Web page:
Please contact David Adelstein at dadelstein@gmail.com or (954) 361-4720 if you have questions or would like more information regarding this article. You can follow David Adelstein on Twitter @DavidAdelstein1.

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Duty to Maintain Property May Exist Even with Open and Obvious Dangerous Condition

Posted by David Adelstein on February 10, 2019
Trial Perspectives / Comments Off on Duty to Maintain Property May Exist Even with Open and Obvious Dangerous Condition

 

Even with an open and obvious dangerous condition, there may still exist a duty to maintain the property and repair that same condition

In Middleton v. Don Asher & Associates, Inc., 44 Fla.L.Weekly D301d (Fla. 5th DCA 2019), the plaintiff was a unit owner in a condominium for 15 years. She slipped and fell while she was walking on the condominium’s premises.  In particular, she slipped and fell on a sidewalk that contained uneven joints between two concrete segments.  She sued her condominium association and property manager for negligence in a premise liability action.  The sidewalk was apparently a common element required to be maintained by the association.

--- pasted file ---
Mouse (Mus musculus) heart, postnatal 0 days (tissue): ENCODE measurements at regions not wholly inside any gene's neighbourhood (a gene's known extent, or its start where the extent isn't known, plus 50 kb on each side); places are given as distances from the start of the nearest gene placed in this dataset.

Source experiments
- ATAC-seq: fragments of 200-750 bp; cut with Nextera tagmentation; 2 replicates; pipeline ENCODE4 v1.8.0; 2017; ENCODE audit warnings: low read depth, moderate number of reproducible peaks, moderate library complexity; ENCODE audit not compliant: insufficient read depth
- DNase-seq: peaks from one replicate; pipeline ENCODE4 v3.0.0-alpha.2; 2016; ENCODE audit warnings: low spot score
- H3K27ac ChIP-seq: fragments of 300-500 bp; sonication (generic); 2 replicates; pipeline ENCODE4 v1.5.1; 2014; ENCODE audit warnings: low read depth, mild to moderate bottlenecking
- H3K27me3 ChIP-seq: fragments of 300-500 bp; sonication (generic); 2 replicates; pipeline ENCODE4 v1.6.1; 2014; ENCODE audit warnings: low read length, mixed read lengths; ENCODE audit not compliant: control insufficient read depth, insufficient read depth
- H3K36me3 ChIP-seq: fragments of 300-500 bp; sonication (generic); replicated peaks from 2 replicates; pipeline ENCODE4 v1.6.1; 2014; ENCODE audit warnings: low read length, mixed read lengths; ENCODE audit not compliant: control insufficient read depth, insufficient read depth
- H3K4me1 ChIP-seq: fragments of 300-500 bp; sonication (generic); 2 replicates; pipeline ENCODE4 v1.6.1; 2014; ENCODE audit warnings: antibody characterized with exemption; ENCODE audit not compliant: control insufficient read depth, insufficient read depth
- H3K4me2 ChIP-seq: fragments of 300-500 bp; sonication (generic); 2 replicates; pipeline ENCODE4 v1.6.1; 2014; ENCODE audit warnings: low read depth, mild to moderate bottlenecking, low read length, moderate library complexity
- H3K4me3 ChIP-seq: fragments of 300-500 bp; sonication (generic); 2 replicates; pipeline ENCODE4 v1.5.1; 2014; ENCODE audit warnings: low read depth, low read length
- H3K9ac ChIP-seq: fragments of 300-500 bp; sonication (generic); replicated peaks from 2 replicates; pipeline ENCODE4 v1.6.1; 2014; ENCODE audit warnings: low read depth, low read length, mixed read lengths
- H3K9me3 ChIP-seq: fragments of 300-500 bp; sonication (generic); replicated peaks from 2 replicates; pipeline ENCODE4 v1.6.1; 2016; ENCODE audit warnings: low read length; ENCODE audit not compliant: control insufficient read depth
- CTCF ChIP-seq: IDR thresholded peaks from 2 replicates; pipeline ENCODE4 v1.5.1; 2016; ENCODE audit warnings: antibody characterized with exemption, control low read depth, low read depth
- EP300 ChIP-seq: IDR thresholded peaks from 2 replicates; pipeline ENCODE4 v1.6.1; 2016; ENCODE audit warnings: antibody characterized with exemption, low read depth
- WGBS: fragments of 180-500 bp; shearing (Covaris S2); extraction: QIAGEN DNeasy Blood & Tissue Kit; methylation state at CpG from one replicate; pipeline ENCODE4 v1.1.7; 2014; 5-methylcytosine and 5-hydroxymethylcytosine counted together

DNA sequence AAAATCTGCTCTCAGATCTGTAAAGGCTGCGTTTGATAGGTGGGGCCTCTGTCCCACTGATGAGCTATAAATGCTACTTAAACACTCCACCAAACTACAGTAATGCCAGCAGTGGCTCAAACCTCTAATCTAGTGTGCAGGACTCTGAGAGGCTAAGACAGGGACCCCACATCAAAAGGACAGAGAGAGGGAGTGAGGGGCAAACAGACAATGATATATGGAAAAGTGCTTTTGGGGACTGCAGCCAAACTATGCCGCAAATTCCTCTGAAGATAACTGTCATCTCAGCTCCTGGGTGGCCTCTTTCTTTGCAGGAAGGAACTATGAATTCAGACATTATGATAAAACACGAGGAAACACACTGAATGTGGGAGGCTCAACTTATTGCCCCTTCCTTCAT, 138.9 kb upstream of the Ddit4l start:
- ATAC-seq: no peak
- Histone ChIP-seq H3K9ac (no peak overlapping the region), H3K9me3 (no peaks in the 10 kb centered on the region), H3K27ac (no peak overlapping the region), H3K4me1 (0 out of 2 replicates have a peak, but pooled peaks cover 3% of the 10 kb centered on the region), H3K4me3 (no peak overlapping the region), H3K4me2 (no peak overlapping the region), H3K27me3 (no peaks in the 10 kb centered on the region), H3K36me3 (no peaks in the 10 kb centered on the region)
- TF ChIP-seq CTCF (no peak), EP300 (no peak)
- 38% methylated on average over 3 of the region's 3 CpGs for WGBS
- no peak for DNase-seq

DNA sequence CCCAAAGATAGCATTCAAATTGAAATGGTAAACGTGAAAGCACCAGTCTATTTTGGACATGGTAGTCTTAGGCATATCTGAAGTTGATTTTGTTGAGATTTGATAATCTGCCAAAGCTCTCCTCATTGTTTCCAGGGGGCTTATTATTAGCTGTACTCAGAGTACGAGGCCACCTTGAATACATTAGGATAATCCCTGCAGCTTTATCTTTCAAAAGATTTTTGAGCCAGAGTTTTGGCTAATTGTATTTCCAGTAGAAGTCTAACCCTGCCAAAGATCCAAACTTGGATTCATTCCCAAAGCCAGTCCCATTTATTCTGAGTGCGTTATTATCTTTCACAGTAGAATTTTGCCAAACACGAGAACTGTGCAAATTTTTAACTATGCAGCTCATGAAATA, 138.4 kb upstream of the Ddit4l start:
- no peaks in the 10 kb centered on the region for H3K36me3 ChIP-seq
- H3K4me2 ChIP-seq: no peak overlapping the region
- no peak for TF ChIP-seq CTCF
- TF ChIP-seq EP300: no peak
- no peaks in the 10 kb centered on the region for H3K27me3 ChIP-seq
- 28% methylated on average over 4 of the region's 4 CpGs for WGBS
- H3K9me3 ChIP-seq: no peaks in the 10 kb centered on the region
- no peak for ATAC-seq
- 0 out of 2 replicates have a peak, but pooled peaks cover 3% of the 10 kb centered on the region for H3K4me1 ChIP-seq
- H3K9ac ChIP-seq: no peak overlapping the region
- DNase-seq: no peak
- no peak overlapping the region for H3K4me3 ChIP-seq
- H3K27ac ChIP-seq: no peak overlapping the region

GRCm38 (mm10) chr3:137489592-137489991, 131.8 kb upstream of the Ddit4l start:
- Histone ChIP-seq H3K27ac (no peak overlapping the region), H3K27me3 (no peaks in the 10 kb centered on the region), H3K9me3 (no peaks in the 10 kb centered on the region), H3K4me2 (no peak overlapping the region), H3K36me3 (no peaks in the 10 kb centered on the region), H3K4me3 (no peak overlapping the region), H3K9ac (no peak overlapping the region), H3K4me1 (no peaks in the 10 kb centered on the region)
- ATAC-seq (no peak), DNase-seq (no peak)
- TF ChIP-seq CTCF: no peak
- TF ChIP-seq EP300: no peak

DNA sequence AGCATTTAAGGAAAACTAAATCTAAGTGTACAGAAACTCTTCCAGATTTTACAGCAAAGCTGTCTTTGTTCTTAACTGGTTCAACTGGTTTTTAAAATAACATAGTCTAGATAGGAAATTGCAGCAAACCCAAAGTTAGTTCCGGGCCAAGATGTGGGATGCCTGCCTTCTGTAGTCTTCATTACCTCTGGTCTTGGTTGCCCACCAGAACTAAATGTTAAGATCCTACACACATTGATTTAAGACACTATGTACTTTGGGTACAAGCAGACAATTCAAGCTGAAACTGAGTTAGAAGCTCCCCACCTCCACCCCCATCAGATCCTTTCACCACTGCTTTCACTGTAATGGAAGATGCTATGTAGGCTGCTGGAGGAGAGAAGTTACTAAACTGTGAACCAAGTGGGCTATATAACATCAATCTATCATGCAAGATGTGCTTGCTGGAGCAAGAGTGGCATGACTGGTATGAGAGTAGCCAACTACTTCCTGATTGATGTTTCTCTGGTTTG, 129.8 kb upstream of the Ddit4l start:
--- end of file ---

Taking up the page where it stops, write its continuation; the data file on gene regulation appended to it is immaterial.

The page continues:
The condominium association and property manager filed a motion for summary judgment claiming that the plaintiff’s premise liability claim fails as a matter of law because the condition of the sidewalk was open and obvious and did not constitute a hidden, dangerous condition.  The plaintiff countered that even if the condition was open an obvious, a fact issue remained whether the association and management company should have anticipated that condominium residents would use the sidewalk and, therefore, repair that condition.   The trial court granted summary judgment holding that the condition of the sidewalk was open and obvious and did not constitute a hidden, dangerous condition.   This was reversed on appeal.

[T]he duty owed to invitees is ‘1) to use ordinary care in keeping the premises in a reasonably safe condition, and 2) to give timely warning of latent or concealed perils which are known or should be known by the owner or occupier.’… The obvious danger doctrine recognizes that owners and occupiers should be legally permitted to assume that an invitee will perceive that which would be obvious upon the ordinary use of their own senses.” Middleton, supra (internal citations omitted).